Official death toll from record Japan rains rises to 75
The death toll in record rains that have devastated parts of Japan rose to 75 on Monday, according to an official tally, as rescue operations continued.
Dozens of people remain missing after the days of torrential rains that have caused flash floods and landslides.
Rescue workers and troops have been struggling in the mud and water to save lives.
Local media are already putting the number of fatalities at around 90.
Prime Minister Shinzo Abe on Sunday warned of a "race against time" to rescue flood victims, some of whom have resorted to tweeting desperate messages seeking help from emergency services.
In villages across central and western Japan, trapped residents have been forced to take shelter on their rooftops as floods swirl below.
Over 50,000 rescue workers, police and military personnel have been mobilised to respond to the disaster, which has left entire villages submerged by flooding and left just the top of traffic lights visible above the rising waters.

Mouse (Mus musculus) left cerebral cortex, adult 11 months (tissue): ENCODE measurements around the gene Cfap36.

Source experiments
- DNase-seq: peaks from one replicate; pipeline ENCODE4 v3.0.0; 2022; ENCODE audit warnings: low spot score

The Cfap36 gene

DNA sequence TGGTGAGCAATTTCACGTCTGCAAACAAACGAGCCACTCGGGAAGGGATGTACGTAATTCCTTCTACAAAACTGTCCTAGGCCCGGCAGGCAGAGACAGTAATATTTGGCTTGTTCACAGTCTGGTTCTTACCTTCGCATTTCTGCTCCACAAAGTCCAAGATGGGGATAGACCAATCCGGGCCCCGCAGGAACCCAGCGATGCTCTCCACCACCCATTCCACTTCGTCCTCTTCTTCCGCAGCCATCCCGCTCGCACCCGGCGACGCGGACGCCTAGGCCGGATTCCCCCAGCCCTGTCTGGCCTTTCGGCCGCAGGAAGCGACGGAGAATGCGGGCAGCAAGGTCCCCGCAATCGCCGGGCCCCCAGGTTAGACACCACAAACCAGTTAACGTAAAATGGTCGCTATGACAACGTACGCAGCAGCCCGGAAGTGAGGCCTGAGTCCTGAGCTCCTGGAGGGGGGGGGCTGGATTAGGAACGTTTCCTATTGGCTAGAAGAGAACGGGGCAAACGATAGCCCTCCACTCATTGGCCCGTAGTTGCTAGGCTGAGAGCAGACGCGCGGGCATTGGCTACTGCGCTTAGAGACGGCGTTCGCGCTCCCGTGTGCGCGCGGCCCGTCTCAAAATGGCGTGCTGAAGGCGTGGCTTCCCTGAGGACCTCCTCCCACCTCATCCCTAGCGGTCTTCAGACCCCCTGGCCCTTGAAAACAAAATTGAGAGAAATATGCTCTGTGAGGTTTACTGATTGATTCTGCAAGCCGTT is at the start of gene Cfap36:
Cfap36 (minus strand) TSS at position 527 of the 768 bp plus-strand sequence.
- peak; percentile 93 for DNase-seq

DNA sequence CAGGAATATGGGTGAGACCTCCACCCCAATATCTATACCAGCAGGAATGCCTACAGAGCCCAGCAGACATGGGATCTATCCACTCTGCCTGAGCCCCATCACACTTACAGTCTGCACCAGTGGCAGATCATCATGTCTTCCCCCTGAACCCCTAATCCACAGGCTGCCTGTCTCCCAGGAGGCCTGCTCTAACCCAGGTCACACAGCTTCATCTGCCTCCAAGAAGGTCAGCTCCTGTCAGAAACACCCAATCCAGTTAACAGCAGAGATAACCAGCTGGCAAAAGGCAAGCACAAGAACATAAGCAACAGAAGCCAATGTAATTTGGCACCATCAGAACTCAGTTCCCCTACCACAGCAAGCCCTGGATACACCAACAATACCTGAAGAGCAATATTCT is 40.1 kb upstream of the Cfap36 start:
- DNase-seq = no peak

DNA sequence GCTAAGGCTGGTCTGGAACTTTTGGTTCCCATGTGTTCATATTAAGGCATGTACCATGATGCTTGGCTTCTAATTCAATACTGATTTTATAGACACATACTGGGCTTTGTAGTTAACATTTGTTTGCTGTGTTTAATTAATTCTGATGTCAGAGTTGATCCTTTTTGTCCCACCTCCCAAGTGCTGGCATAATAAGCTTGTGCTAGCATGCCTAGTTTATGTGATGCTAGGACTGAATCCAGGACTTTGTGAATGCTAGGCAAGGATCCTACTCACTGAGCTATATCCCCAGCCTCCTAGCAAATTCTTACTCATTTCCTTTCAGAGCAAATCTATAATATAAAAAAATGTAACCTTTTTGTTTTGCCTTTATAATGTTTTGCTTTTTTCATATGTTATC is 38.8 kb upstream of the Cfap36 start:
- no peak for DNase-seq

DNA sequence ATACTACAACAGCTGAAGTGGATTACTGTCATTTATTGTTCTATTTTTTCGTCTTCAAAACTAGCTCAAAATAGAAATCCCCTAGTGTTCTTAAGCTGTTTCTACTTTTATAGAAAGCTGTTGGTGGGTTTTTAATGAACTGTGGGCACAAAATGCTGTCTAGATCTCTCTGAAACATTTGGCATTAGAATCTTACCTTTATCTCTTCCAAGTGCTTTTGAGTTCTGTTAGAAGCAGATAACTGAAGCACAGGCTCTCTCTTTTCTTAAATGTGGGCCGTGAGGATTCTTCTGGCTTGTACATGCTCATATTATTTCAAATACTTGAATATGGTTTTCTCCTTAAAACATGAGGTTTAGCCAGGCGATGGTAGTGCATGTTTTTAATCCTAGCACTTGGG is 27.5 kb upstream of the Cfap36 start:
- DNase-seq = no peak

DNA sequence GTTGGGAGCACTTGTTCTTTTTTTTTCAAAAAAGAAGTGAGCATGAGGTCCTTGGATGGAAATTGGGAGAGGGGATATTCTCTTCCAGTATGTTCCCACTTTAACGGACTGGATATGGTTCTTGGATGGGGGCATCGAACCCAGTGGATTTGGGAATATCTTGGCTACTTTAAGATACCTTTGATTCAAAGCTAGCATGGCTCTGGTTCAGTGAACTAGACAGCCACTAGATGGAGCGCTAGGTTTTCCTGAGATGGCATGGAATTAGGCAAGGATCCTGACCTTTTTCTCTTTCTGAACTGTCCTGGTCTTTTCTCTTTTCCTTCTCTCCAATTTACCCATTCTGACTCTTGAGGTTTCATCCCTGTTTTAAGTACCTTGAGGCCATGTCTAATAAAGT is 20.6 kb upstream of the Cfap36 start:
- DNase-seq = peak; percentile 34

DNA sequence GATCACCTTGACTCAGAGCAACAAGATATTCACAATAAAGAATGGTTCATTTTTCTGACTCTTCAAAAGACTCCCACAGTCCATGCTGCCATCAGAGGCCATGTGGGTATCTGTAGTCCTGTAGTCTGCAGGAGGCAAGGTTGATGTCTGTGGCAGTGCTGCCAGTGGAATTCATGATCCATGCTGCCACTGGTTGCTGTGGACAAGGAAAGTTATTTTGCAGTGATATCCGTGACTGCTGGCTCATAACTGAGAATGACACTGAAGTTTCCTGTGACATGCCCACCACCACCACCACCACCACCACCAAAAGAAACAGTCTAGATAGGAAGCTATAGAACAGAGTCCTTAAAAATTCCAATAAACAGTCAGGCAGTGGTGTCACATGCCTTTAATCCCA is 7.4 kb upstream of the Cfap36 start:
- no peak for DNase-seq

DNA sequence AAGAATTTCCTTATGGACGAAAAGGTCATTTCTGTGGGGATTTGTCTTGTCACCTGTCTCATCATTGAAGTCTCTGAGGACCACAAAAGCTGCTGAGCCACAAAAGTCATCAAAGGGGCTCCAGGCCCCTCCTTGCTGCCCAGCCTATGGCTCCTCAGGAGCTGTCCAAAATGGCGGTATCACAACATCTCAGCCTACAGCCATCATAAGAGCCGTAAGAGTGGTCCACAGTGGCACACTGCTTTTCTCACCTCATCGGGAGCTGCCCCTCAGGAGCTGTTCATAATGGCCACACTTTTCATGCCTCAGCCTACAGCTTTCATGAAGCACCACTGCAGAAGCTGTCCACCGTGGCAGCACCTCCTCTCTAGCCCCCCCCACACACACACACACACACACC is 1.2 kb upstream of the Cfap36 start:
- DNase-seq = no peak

The toll has risen steadily in recent days, with the conditions forcing rescue workers to rely on boats and helicopters to extract trapped civilians.
The death toll has already exceeded the recent most deadliest rain-related disaster in 2014, when at least 74 people were killed in landslides caused by torrential downpours in the Hiroshima region.
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